Bangladesh’s example: Give secularism, tolerance a chance, says new body
While militants and ultra-right wing terrorists around the world are connected to each other, liberal and secular proponents of society remain unaware of each other’s presence and work, observed speakers at the launch of the Pakistan chapter of the “International forum for secular Bangladesh […]” on Wednesday.
The movement, at present, has chapters in around 17 countries and Pakistan has become the 18th addition to the list. Each chapter works with the aim to unite likeminded secular and liberal people in creating a global pressure group to eradicate the menace of religious intolerance and extremism.
“I’d definitely compliment the people of Bangladesh who have been successful in all respects to get rid of terrorism and militancy that was sponsored by Pakistan at the behest of our establishment,” said former attorney general and federal minister Syed Iqbal Haider who was made president of the forum’s Pakistan chapter. He spoke at the Karachi Press Club on Tuesday.
“You are lucky that your Supreme Court repeatedly prohibited any pronouncement of a fatwa by any religious organisation and you are lucky that your founding father gave you four guiding principles incorporated in the Constitution: secularism, socialism, nationalism and democracy,” said Haider while juxtaposing it with the situation in Pakistan which, according to him, has been marred by the curse of religious extremism, ethnicity and sectarianism.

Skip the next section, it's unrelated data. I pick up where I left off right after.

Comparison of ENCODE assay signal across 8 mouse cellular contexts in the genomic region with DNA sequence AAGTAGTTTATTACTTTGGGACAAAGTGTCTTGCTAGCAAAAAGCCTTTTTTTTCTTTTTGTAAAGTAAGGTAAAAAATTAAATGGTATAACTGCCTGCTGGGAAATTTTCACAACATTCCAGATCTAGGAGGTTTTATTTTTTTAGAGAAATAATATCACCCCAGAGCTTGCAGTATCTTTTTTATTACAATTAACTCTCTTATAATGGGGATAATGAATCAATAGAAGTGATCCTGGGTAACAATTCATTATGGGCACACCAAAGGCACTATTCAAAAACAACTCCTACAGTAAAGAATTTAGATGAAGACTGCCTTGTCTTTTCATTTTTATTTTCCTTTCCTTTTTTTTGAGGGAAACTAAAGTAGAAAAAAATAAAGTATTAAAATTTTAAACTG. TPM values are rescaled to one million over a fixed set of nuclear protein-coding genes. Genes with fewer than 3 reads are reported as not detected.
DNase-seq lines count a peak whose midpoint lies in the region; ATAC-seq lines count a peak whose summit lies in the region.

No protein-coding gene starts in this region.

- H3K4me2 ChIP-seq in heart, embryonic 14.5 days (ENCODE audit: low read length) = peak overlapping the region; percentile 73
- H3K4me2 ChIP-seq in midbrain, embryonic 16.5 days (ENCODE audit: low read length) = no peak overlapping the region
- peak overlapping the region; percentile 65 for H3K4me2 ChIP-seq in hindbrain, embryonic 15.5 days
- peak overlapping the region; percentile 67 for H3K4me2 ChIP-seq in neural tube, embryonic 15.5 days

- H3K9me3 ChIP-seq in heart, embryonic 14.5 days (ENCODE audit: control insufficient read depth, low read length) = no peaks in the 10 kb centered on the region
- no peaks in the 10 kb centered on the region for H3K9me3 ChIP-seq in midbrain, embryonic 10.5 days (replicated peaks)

Haider gave the example of the people of Bangladesh, saying that if they can follow the path of secularism without deviating from the basic principles of Islam, there is no reason why we should be shy of taking on secularism which involves greater respect and freedom for everyone to follow their beliefs.
The executive president of the forum, Shahriar Kabir, had arrived from Bangladesh. “After independence from Pakistan, Bangladesh drew up a constitution with secularism as a basic principle in 1972,” he said, adding that later General Ziaur Rahman tried to bulldoze it. This was what General Ziaul Haq of Pakistan also tried to do.
He added that the brand of Islam that had been preached by Sufis in this part of the world was by and large liberal and needs to be promoted. In contrast to this, said Kabir, the brand of Islam that has been preached by the Jamaat-e-Islami, following the model of the Muslim Brotherhood in Egypt, has nothing to do with the true spirit of Islam. He proposed the idea of an International Sufi Conference in Karachi which received nods of approval from his comrades.
Senator Mir Hasil Khan Bizenjo from Balochistan, Senator Afrasiyab Khattak from Khyber-Pakhtunkhwa, Advocate Javed Qazi from Sindh, Advocate Zafar Malik from Punjab and Sheema Kermani from Karachi were declared the vice presidents of the chapter. Journalist Munazza Siddiqui was made general secretary. Prominent human rights activists IA Rehman, Tahira Mazhar Ali, BM Kutty, Naseem Akhtar, Karamat Ali and Professor Dr Tariq Rahman were included on the advisory committee.